Accessible Dispatch passengers pay the metered fare only and are never responsible for paying the Dispatch Fee. MTM trains drivers not to collect the Dispatch Fee, but there have been rare cases of driver confusion over the Dispatch Fee. TLC drivers are trained to contact NYPD regarding fare disputes to avoid conflict with the passenger. The TLC’s Enforcement team regularly communicates with the NYPD and has conveyed this concern to the NYPD. However, we cannot guarantee that every NYPD officer receives detailed training on the TLC’s accessibility programs. If you find yourself overcharged while taking an Accessible Dispatch trip, please call the passenger line at 646-599-9999 and explain the situation to the dispatcher. The dispatchers are trained on how to handle such situations and can assist you and the driver. MTM cannot guarantee but does make every attempt to recoup any overcharged funds and return them to the passenger.

What information do drivers and passengers receive during their trip?
Passengers receive a text update when their car is dispatched, and a phone call when their vehicle has arrived. Passengers who book via the app are able to track their cab using the app.

Drivers receive a notification on the tablet in their vehicle. They are given the pick-up address, passenger’s name, and a masked phone number in order for them to contact the passenger. Drivers can also call the dispatcher for in-trip questions. In addition, drivers are aware of the incentive (Dispatch Fee) they will receive from the TLC for driving to pick-up the passenger requesting an Accessible Dispatch trip.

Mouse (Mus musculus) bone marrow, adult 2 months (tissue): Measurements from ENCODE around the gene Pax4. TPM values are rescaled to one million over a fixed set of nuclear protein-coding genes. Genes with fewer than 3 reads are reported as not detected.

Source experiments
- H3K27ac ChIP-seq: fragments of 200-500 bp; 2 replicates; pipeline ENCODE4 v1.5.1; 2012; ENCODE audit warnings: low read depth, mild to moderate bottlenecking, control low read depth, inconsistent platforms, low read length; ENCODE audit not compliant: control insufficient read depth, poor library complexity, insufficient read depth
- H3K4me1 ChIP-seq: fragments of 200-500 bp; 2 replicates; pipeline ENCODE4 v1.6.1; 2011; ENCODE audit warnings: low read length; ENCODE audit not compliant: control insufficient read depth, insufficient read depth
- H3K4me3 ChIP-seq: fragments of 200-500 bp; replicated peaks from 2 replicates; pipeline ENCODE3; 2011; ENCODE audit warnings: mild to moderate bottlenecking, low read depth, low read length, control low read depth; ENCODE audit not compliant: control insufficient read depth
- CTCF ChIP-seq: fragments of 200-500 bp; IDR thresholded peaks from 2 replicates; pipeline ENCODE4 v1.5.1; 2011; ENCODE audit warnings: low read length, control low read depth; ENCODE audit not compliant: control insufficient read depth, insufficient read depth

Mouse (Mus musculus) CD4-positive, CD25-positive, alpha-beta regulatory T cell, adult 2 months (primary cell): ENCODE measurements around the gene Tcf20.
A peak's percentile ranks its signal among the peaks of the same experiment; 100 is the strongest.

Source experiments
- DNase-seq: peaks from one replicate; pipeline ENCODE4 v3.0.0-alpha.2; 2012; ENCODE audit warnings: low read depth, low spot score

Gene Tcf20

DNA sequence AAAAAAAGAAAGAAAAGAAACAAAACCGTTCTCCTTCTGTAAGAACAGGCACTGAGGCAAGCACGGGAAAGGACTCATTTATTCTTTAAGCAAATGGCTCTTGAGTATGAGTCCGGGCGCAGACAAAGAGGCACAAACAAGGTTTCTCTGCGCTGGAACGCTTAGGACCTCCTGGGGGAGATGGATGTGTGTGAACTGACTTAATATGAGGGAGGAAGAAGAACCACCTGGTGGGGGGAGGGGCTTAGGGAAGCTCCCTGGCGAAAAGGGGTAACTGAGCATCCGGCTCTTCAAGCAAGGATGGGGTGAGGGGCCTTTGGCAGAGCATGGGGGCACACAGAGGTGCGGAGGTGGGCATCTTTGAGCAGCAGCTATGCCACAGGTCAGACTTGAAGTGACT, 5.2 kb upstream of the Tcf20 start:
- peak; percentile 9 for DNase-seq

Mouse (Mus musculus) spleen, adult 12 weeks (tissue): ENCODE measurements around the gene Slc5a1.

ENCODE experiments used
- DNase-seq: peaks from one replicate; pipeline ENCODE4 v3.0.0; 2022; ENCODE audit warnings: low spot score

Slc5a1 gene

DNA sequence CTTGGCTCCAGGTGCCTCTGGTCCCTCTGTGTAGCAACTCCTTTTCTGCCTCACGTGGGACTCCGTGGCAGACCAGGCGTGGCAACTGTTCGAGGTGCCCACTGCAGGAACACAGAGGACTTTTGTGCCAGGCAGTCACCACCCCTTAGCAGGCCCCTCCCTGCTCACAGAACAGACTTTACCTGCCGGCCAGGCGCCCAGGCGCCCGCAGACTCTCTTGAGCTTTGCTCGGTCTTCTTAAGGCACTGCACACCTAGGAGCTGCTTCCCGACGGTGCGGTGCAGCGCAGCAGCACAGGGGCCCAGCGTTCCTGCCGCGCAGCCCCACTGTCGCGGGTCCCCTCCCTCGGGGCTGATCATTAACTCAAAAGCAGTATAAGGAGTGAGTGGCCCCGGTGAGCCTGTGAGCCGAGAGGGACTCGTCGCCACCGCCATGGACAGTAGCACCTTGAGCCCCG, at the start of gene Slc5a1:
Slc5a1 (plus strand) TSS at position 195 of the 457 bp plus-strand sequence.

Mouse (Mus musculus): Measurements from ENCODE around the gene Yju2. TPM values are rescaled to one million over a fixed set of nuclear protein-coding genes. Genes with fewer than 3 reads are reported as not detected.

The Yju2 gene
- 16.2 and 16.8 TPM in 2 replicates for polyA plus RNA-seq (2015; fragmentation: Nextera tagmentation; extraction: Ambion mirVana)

How many vehicles are part of the Accessible Dispatch Program and how long does it take for a vehicle to arrive?
There are approximately 1,400 vehicles (including the Nissan NV200 and Ford Transit Connect) that can accommodate one passenger in a wheelchair and one passenger riding in the front, and an additional 1,000 vehicles (including the Toyota Sienna and Dodge Caravan) that can accommodate one passenger in a wheelchair and up to four additional passengers riding in the back and front seats. Dispatch time for these vehicles is usually dependent on the time of day, location, and current demand.

Can you provide preliminary stats on requests and how long a passenger waits for a ride?
Here are summary stats since Accessible Dispatch began citywide service on September 20, 2017, through August 7, 2018:

  • Bronx: Median wait time of 32 minutes; 1,025 completed trips
  • Brooklyn: Median wait time of 13 minutes;  1,880 completed trips
  • Manhattan: Median wait time of 12 minutes; 54,002 completed trips
  • Queens: Median wait time of 26 minutes;  915 completed trips
  • Staten Island: Median wait time of 45 minutes; 36 completed trips

What kind of training does MTM provide for drivers?